The Sandisk card I listed comes in at 69MB/s and an Aussie price for that card is about $60.
    While the Lexar Professional 2000x UHS-II 32Gb card is faster at 72MB/s .. it's price is double by comparison!

    So the extra $60 odd only nets you an increase of about 3MB/s transfer rate(from buffer to card).
    Remember the buffer on the camera is fixed so there's nothing you can do to change that.
    To clear a full buffer of ~256MB(which it seems is what the D7100 uses) .. that extra 3MB/s amounts to a 0.2sec advantage to the faster Lexar card.

    You can overspend on such accessories!
    And don't take the manufacturer's speed rating at face value, as they are usually meaningless in almost all every day situations.
    But, if you look at it from the point of view that you may be updating your camera at some point in the future, then having overspent now on an accessory such as this may subsequently see the advantage finally come to fruition.
    Last edited by arthurking83; 29-08-2015 at 9:47am. Reason: fixed link

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    Thank you for the links and info, very helpful! I did some research last night and found quite a few recommendations for the card mentioned (Sandisk Extreme Pro 95Mb/s UHS-I) so I might look into purchasing one or two.
    As for my camera settings, I turned on 'compressed' and 12bit instead of lossless compression and 14bit and it seems to have helped a bit. I took some pics this morning of my dog and I didn't notice it lagging quite as much as I has been previously. I also didn't notice much data loss due to the 12bit, but im no expert so maybe I just don't now what to look for lol.

    DSC_0592 by Little Sparrow Photography, on Flickr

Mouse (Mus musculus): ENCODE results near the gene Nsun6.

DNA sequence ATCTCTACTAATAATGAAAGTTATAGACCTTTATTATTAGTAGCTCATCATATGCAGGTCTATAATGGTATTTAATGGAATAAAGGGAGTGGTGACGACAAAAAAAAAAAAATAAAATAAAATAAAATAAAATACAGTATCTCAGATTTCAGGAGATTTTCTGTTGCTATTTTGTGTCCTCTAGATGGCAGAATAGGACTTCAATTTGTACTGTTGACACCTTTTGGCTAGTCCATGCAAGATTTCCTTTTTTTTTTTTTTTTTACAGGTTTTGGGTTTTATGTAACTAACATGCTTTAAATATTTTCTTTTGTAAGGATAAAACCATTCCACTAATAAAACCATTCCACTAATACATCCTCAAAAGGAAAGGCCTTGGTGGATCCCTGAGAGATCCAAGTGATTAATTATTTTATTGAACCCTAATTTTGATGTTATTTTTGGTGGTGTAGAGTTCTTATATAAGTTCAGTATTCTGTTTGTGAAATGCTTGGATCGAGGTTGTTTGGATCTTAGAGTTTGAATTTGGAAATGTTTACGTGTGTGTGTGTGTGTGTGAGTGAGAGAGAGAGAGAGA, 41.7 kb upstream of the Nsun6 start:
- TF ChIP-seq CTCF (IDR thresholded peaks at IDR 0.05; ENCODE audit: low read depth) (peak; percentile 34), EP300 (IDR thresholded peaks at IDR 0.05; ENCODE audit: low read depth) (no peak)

- - - Updated - - -

    and for extra cuteness factor....

    DSC_0600 by Little Sparrow Photography, on Flickr

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    A royal pain in the bum! arthurking83's Avatar
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    Good to see you testing it for yerself!

    Quote Originally Posted by LittleSparrow View Post
    ...... I also didn't notice much data loss due to the 12bit, but im no expert so maybe I just don't now what to look for lol.

    .....
    I made a quick summary at the very bottom of my reply, and with reasons why immediately below:

    Like I said earlier ... and I know I do go on a bit, but it's usually for a reason.

    The loss of data from 14 bit down to 12 bit will only really reveal itself only when you push process an image .. and even then in some specific types of instances.
    One common issue, that I've seen and read from others is the posterisation of some colours when pushed a bit.
    That is, say you're using Lr(and I reckon ACR will do it too, but never tried) and you capture an image with some nice blue colours in them, but they weren't exactly as dark as you originally saw them(with you're eyes). If you push the not so dark blue to a darker shade of blue in the raw file, you can get some strange artefacts(known as posterisation) in the image.

    A more extreme example of this bit depth issue has been discussed at length by many and various reviewers on the topic of Sony's use of only 11bit raw capture on some of their high end cameras.

    The best examples of image being affected by the bit depth issue comes from Raw Digger's essay on the subject.
    The article itself is a bit technical/convoluted for those not interested in the guts of how images are made .. but the pictures speak a thousand words.

    rawdigger info on Sony 11bit issue